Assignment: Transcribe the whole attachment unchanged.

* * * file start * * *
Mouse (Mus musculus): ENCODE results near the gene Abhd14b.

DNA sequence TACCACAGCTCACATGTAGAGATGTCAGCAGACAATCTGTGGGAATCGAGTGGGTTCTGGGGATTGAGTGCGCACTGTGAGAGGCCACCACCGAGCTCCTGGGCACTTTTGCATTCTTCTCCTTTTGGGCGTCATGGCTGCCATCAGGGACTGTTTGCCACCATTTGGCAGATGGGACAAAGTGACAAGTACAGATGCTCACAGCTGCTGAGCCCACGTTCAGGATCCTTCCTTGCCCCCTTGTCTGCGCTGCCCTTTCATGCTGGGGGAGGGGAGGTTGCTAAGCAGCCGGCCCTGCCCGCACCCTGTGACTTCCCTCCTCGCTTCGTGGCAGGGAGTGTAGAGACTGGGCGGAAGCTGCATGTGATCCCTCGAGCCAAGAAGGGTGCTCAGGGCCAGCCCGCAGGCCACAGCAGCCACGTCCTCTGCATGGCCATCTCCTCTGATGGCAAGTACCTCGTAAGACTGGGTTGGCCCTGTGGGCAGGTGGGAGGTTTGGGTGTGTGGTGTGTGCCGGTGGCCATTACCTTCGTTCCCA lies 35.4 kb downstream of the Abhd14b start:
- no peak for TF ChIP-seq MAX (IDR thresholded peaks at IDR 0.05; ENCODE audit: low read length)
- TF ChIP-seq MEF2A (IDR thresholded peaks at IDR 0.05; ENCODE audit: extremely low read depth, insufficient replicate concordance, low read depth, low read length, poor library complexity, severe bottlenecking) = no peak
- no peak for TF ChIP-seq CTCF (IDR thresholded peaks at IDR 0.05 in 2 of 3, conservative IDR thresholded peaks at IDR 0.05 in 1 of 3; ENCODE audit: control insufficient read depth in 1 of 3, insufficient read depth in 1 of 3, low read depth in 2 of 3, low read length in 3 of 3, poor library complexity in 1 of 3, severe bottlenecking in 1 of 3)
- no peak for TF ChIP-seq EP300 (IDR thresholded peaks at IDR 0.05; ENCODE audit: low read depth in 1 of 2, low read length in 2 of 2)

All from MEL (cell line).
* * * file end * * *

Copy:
Mouse (Mus musculus): ENCODE results near the gene Abhd14b.

DNA sequence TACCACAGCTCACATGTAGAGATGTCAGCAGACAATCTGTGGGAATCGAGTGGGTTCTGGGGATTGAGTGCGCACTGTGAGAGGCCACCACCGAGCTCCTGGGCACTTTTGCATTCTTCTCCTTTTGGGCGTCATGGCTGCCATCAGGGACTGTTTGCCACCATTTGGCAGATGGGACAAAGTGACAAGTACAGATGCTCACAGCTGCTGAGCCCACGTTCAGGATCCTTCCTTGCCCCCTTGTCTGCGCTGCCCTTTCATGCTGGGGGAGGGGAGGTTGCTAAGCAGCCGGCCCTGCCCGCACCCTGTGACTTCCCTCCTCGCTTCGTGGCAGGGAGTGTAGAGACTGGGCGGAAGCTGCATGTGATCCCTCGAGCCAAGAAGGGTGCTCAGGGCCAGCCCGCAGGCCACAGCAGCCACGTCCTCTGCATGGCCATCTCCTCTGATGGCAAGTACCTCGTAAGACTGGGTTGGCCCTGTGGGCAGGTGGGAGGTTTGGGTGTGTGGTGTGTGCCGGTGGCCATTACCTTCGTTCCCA lies 35.4 kb downstream of the Abhd14b start:
- no peak for TF ChIP-seq MAX (IDR thresholded peaks at IDR 0.05; ENCODE audit: low read length)
- TF ChIP-seq MEF2A (IDR thresholded peaks at IDR 0.05; ENCODE audit: extremely low read depth, insufficient replicate concordance, low read depth, low read length, poor library complexity, severe bottlenecking) = no peak
- no peak for TF ChIP-seq CTCF (IDR thresholded peaks at IDR 0.05 in 2 of 3, conservative IDR thresholded peaks at IDR 0.05 in 1 of 3; ENCODE audit: control insufficient read depth in 1 of 3, insufficient read depth in 1 of 3, low read depth in 2 of 3, low read length in 3 of 3, poor library complexity in 1 of 3, severe bottlenecking in 1 of 3)
- no peak for TF ChIP-seq EP300 (IDR thresholded peaks at IDR 0.05; ENCODE audit: low read depth in 1 of 2, low read length in 2 of 2)

All from MEL (cell line).